How do we navigate the path out of crisis? How do we make good on the issues of climate change, pandemic isolation, economic and educational disparity, and the generational and systemic abuse of our environment? By reflection, by diversity, and by surrounding a problem with different eyes, minds, and experiences, and allowing those reflections to come together in symbiotic and synergistic actions and resolutions.
Reflections brings together a group of creatives from various cultures, ages, social demographics, and widely differing artistic practises. It asks them to reflect on the problems humans face as a local, national and global community and how they can make good through the times they live as makers.
With the global community facing unprecedented multi-layered and far-reaching crises, this exhibition presents different perspectives to both the times in which we stand and the various approaches that one may take to move into the future while acknowledging, and where possible, correcting the errors of the past. By asking such a diverse group of creative people to reflect on how to address the theme of making good, the exhibition presents equally diverse and creative reactive pieces without preconceived notions on the resolution.
Host | Glowing Structures
Glowing Structures have had the honour of hosting exhibition Reflections, as part of Melbourne Design Week 2022.
Of the many facets of design the team are involved in, the creative lighting of art, form and sculpture is an area we are extremely passionate about. The Glowing Structures gallery is a ‘celebration of light’, which we believe is the first of its kind in the world. It’s a place in which local artists and designers can collaborate to use the tools of light to enhance and embellish both art and everyday pieces alike.
The gallery is to be used to explore ways in which the characteristics of form, texture and colour are enhanced, maximising the potential of each piece through the use of a bespoke lighting solution.
We welcome all creatives and visitors to experience the gallery and explore how lighting can be used to alter one’s perception of a space or piece. A place where trial and error are part of the journey, having fun and celebrating light and new discoveries!
Multidisciplinary designer Ilan El was born in Israel, trained and practised as an architect before moving to Australia in 2005 to join RMIT’s Industrial Design Masters program. In 2010 he established ILANEL Design Studio, a product design practice located in Melbourne, specialising in the design and production of bespoke luminaires and large-scale light-based installations. Interested in the experiential quality of light and its potential for positive psychological and emotional effects, Ilan explores the colours of the visible spectrum to develop works with playful, interactive and automated elements.
His installations and work have been presented at Melbourne Design Week (MDW 17 – Departures, MDW 18 – Decoding Design, MDW 20 – Light + Life, MDW 21 – Wisdom of Objects); Globelight, Melbourne (2013 – 2016); and the National Gallery of Victoria’s 2019 Triennal. His large-scale commissions include an interactive lighting installation, ’39 Steps’ for the Justin Art House Museum, Melbourne (2019), a 13m long multi-tiered chandelier ‘Deco Grandeur’ for the Royal Bank Chambers, Melbourne (2015), as well as a variety of bespoke luminaires for high-end hotels and private residences across the globe.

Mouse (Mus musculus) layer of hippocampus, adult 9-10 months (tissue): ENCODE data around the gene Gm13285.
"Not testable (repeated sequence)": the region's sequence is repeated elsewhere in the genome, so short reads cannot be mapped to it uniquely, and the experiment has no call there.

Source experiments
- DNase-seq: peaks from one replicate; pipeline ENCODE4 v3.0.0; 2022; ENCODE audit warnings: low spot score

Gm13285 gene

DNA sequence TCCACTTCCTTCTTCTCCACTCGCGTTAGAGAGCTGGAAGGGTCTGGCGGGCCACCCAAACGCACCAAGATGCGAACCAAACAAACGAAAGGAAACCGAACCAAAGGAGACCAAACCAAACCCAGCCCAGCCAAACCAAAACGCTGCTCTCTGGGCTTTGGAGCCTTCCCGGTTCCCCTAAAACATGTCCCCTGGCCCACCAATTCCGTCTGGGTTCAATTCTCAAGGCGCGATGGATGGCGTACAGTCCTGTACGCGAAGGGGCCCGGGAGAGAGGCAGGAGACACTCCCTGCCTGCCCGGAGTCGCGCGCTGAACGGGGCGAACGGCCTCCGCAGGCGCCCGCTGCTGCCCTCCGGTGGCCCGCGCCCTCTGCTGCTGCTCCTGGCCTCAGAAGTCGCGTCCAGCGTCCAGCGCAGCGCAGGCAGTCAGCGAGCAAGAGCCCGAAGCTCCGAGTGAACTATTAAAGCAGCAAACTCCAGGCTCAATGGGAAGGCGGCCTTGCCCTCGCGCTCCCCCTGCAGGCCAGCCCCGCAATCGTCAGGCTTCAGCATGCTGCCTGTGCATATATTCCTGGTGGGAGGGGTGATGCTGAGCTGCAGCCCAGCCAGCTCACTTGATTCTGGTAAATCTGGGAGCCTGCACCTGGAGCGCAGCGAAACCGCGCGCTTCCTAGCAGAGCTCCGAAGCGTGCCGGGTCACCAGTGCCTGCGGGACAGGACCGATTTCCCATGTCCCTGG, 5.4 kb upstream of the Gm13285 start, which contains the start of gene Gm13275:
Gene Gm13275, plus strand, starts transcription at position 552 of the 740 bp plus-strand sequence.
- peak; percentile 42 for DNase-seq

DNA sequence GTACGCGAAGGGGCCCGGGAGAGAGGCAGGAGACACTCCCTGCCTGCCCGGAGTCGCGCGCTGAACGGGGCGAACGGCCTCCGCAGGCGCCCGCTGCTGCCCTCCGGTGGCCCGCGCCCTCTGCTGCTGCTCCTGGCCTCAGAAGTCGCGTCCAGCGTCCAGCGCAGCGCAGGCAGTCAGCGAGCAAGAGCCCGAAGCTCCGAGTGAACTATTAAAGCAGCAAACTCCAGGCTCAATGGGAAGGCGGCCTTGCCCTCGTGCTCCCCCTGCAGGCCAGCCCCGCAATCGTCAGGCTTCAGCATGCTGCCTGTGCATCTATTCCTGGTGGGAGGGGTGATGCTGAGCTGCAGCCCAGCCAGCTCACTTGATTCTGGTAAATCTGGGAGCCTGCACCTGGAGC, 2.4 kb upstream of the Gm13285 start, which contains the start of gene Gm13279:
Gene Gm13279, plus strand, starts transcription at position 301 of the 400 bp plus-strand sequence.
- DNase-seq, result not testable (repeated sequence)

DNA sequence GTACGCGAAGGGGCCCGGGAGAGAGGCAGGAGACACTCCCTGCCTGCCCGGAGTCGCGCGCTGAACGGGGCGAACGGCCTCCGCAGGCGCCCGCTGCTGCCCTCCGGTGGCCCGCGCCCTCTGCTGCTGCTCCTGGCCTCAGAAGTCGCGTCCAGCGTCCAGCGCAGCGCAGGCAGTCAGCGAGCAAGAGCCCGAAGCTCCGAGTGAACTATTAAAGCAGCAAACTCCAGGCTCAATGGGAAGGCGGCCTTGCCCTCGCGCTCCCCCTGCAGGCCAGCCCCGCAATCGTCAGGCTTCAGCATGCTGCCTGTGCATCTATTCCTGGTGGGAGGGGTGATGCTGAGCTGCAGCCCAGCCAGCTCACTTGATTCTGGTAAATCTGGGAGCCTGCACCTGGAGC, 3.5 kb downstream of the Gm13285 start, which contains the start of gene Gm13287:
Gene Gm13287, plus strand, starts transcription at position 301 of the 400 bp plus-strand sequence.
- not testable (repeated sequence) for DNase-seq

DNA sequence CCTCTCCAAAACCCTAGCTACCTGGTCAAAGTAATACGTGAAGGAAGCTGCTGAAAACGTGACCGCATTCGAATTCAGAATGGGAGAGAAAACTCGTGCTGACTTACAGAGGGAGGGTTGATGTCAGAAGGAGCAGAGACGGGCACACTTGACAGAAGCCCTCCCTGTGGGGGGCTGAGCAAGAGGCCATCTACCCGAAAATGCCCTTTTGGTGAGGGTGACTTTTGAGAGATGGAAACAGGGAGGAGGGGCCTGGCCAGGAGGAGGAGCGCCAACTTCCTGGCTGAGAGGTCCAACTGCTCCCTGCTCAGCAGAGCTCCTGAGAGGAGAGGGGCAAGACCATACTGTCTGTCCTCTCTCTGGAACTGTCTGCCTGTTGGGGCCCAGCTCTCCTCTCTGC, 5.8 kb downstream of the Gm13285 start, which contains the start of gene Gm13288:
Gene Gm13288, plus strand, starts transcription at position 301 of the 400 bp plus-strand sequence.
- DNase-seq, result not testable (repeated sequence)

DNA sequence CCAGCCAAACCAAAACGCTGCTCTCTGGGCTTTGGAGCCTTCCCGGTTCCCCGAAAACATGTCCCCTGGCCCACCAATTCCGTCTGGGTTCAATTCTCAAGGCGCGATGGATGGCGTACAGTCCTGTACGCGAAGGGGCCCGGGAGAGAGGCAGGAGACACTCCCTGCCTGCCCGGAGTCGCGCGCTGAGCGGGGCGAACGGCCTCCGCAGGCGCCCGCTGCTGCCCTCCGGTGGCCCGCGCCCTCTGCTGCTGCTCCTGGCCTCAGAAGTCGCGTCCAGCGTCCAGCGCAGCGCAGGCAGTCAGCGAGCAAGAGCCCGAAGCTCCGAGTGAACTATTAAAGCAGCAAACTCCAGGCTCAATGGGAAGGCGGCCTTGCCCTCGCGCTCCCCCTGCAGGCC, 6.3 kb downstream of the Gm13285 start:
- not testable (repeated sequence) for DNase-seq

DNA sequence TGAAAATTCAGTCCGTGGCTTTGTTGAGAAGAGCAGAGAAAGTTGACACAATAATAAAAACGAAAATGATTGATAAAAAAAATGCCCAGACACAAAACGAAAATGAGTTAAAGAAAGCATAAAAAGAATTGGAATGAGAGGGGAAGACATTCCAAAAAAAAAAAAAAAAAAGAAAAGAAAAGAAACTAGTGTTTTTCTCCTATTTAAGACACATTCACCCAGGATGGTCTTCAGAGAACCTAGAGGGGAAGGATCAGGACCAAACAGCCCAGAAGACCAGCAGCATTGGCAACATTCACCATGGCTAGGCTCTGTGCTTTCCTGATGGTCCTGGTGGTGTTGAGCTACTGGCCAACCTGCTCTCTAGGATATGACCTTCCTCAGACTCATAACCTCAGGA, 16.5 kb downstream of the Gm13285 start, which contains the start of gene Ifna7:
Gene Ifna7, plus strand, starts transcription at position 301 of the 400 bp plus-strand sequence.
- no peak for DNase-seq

Arthur Dimitriou’s practice derives from the sounding natural and urban environments and is inspired by Brutalist architecture of the 1950s. The work draws a strong influence from his Greek heritage making links between antiquity and ruins with modernity, co-existing through the juxtaposition of contemporary materials to provoke subliminal forms. A focus on the minuscule details that are often overlooked or neglected over time, resulting in degradation, exposing the source and foundation of these grand monumental structures. Hence, this snapshot of the internal foundation is an inspiration for creating new and contemporary works.
In isolation within the gallery space, devoid of interference, the work can be appreciated for its strength and its solitude, providing a glimpse into parallels of the tangible forms and the intangible references that bridge the past with the present. Primarily working with concrete, reinforced bar and industrial steel, these materials help to create the foundation of his work. Experimentation with both natural and human processes are intertwined to alter the concrete structures, referencing architectural forms in their degenerative state over time and place. His works invite an investigation into the dilapidated and the forgotten, creating a forum for discussion of the natural interplay of erosion and the inevitable breakdown of what is created by humankind.
“Missing” by Ilan El & Arthur Dimitriou
The human condition prevents us from ever developing the capacity to acclimate to a life of isolation. Each passing lockdown only made the seclusion from those we love and the familiarity of an accessible world increasingly intolerable.
Aiming to emulate the entrapment we felt in our longing to truly experience an authentic sense of interconnectedness, not the digital simulacrum offered trough video chat or social media platforms, the concrete frames embody both the physical and psychological shackles that juxtapose the spontaneous energy we all wished to reignite while in isolation.
The infinity visuals, performed by the double-sided mirrors, exemplify the isolation abyss and the frustrating inability to see an end, whilst reflecting the reality of the present moment. Revealing temporary snapshots of the things we miss the most, further highlights the romanticised perception of life as we knew it. We chose red to symbolically express human connection, green for the great outdoors and blue as the oceans.
Our work acts to reflect the shared emotional consensus we experienced throughout the height of the pandemic. Through the expression of our innermost complexities, we wish to make good our injured souls and offer a narrative of hope as we enter the anticipated times of reparation.